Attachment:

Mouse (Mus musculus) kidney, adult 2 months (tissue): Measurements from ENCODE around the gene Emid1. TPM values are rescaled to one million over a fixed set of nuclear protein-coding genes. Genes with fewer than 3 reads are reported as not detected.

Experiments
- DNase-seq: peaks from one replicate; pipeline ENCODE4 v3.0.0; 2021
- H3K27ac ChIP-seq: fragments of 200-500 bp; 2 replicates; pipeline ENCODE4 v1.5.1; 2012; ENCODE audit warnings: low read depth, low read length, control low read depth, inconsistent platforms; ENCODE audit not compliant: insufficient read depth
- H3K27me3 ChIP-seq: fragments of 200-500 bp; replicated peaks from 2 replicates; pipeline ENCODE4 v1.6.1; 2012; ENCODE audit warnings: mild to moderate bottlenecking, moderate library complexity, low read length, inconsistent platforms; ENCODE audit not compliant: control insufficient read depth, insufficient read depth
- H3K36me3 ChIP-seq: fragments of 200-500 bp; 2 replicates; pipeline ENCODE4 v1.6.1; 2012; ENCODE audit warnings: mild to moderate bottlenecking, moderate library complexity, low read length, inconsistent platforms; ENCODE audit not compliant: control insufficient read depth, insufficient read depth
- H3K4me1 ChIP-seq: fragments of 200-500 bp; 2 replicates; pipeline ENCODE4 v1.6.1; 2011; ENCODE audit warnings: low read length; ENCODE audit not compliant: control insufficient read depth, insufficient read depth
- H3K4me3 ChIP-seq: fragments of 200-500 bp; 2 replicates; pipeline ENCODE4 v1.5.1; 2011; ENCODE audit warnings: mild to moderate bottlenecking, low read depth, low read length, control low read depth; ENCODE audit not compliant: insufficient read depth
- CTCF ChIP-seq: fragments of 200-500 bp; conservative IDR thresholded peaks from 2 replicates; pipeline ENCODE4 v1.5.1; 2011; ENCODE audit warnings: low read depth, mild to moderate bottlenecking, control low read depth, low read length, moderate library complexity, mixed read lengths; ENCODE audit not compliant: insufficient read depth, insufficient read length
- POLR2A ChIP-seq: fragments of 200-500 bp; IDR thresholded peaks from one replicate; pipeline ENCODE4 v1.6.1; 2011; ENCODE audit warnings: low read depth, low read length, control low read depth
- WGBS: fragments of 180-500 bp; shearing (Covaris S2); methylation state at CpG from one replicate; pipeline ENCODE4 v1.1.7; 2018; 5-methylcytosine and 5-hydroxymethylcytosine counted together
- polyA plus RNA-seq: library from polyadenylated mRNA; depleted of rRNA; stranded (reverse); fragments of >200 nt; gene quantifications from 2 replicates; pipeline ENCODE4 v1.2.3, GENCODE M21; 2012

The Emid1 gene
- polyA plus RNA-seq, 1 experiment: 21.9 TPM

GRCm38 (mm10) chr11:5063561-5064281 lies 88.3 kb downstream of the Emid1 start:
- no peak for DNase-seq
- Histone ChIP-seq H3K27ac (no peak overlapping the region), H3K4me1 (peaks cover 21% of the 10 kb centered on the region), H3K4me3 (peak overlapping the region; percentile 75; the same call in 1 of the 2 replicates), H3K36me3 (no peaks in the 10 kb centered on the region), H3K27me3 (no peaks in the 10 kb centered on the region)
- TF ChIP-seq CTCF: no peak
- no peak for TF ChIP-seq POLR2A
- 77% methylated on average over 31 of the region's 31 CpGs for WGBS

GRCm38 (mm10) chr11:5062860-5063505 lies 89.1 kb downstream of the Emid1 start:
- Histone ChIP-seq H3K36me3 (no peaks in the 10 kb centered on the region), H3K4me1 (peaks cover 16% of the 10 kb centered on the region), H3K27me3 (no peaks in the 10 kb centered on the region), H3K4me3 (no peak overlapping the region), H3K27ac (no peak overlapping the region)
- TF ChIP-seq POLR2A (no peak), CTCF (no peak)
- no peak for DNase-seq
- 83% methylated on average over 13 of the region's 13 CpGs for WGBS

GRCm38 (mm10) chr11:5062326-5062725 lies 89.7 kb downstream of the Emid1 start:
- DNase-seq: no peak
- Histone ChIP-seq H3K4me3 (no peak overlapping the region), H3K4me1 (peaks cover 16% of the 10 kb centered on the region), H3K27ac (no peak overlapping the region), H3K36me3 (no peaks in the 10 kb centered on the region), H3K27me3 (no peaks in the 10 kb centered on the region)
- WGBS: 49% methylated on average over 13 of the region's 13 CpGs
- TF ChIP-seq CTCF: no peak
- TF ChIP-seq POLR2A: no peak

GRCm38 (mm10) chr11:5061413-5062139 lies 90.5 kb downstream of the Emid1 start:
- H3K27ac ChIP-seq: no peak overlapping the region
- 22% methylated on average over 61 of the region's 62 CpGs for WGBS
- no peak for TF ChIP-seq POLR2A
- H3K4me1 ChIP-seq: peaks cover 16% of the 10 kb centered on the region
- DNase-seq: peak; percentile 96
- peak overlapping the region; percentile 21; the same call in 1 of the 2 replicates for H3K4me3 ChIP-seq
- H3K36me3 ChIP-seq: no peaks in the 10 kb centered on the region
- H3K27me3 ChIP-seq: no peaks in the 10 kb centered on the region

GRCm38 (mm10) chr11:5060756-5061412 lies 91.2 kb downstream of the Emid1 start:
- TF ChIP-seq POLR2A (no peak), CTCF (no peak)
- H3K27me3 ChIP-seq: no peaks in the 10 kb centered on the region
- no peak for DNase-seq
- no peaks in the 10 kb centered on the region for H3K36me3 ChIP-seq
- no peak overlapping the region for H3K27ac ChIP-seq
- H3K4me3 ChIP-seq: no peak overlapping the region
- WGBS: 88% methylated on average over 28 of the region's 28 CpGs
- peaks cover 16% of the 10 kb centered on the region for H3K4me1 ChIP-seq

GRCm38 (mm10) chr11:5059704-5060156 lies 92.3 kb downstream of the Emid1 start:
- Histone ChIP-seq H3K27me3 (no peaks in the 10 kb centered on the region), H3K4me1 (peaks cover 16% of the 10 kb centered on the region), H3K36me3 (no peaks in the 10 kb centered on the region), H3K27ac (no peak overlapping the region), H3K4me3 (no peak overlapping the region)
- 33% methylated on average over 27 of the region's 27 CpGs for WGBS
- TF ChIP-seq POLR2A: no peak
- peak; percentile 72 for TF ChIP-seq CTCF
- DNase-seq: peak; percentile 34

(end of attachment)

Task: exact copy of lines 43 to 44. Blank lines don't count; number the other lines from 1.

- H3K27me3 ChIP-seq: no peaks in the 10 kb centered on the region
- no peak for DNase-seq